PR 2.1 Budget

PR 2.1.1 Unit cost

The materials cost must be under $75 per kit.

PR 2.1.2 Development cost

The project budget (covering three prototypes) must be no more than $200 (threshold)/$100 (objective)

PR 3.1 Timeline

Version 1.0 of the Ground Sphere Test Transmitter will be ready for kit production no later than Feb 14, 2014.


Ground Sphere Ground Station Test Transmitter

User Manuals

End user manuals, including how to assemble and operating instructions for performing tests with the Ground Sphere Ground Station.


Full OSHW project documentation - covers component acquisition and assembly, packaging of kits, and other project level documentation needed to replicate the Ground Sphere from source.

Systems Engineering Process

Full OSHW project design documentation - covers design from concept through final design.

  1. Initial Questions
  2. Requirements Document
  3. Block Diagram
  4. Budget
  5. Timeline
  6. Preliminary Design
  7. Detailed Design
  8. Design Review
  9. Procurement
  10. Manufacture
  11. Integration
  12. Testing
  13. Disposal
  14. Meeting Minutes/Notes
  15. Resources/Links


v0.1 Description Documentation

Ground Sphere Test Transmitter Wiki v0.1


Welcome to the Ground Sphere Test Transmitter wiki. This is a Mach 30 project designed to give an initial "smoke test" for Ground Sphere hardware before trying to receive Skycube transmissions from orbit.

Ground Sphere for Makers

Mach 30 believes that Makers and Makerspaces will be a large part of the new spacefaring workforce, partnering with us in our mission "[t]o hasten the advancement of humanity into a spacefaring civilization through sustainable leadership, open design practices, and a bias toward mature technology." If that sounds like something you want to be involved in, we encourage you to jump right in. If you want to start with our design rationale, take a look at the Systems Engineering Process section in the navigation bar at the right. If building, testing, and operating a ground station is more your speed, start with the Documentation section of the navigation bar. Always make sure to read any Safety Procedures first so that you can have the safest experience possible with Ground Sphere and this project. Also, don't forget to register for an Open Design Engine account so you can start posting to the forums.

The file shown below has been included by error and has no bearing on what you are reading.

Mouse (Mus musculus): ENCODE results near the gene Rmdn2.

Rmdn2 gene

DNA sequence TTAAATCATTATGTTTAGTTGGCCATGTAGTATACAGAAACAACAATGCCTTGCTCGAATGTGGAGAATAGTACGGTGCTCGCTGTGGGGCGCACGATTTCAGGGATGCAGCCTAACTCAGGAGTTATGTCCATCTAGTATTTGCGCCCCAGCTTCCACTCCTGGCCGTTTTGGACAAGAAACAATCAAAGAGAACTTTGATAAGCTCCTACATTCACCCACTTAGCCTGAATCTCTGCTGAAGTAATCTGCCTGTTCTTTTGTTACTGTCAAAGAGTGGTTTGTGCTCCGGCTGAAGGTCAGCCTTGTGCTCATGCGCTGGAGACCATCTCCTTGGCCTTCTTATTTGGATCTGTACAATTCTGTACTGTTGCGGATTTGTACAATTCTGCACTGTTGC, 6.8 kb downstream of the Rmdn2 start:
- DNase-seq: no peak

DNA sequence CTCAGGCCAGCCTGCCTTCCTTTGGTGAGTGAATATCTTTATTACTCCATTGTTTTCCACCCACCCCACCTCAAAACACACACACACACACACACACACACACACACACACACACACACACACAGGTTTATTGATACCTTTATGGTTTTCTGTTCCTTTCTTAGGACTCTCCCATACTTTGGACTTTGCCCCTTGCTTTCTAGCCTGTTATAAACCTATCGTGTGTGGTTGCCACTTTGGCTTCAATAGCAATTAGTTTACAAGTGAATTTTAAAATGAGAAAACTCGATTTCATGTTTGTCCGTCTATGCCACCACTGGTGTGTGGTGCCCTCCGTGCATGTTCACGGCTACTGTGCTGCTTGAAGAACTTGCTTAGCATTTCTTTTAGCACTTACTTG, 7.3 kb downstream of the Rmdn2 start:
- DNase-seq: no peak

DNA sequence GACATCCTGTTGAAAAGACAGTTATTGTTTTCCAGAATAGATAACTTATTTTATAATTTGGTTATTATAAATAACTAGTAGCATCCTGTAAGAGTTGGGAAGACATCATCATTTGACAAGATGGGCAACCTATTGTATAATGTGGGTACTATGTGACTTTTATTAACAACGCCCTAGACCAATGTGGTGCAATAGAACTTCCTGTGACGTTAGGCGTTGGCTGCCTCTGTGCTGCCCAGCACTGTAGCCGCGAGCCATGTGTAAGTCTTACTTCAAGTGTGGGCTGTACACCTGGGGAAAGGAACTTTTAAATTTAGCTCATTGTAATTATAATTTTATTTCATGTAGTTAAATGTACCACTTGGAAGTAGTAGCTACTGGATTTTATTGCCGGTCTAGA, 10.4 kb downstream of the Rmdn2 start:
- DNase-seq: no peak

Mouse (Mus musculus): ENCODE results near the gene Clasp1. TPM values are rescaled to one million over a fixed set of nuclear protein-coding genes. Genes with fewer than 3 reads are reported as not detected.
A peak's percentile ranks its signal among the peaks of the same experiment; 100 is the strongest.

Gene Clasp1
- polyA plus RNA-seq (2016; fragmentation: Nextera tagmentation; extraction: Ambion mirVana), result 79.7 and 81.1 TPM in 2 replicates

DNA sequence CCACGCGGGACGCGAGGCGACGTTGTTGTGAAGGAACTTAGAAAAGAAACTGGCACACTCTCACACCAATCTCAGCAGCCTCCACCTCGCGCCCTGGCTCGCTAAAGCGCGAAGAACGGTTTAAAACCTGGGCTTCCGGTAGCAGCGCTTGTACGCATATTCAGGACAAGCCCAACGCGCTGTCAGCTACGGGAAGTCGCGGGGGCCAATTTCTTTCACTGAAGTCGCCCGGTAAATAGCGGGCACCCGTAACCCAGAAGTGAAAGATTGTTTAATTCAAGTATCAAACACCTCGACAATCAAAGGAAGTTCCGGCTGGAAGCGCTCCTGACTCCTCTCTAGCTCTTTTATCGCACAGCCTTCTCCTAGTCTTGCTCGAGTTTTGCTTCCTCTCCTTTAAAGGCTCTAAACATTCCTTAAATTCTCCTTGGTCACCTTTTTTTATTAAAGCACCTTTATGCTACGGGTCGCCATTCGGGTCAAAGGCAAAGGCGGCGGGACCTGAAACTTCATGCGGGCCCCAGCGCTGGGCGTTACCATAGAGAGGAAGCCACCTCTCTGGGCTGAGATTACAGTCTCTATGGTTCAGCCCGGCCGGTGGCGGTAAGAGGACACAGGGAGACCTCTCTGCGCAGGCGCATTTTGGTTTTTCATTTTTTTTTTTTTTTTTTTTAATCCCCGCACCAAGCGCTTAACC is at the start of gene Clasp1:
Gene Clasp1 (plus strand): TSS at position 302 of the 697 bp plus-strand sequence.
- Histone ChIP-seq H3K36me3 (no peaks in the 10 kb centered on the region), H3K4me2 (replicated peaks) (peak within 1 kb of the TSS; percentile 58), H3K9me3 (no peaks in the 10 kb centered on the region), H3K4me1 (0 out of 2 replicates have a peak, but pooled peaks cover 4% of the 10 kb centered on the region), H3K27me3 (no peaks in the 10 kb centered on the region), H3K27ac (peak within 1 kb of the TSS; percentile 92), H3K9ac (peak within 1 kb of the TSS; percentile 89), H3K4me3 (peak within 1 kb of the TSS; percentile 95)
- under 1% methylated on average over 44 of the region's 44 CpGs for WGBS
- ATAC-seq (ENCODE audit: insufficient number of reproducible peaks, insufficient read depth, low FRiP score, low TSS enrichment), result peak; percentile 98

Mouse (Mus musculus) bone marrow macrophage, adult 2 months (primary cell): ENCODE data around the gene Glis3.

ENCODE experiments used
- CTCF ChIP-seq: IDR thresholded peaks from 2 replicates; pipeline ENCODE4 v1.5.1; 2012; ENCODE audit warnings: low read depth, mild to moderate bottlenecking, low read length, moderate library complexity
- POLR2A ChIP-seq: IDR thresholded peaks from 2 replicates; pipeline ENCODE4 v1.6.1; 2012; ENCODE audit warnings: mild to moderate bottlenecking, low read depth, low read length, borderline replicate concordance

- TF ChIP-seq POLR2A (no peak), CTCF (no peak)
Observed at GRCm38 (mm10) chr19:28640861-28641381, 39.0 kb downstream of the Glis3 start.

Ground Sphere for Educators

We intend to have Ground Sphere kits available sometime in the first quarter of 2014. If you're interested in finding out more about Ground Sphere in education, please contact Mach 30 . If you're planning to build and operate a Ground Sphere ground station on your own, please start by reading the Safety Procedures.

Ground Sphere for Students

If you're a student who's ready to start working with Ground Sphere, be sure to start with the Safety Procedures. Once you're up to speed on those, you'll want to take a look at the Operating Manual to learn how to operate the ground station. Any other documentation that you may need should be in the navigation bar at the right under Documentation. Also, don't forget to register for an Open Design Engine account so you can start posting to the forums.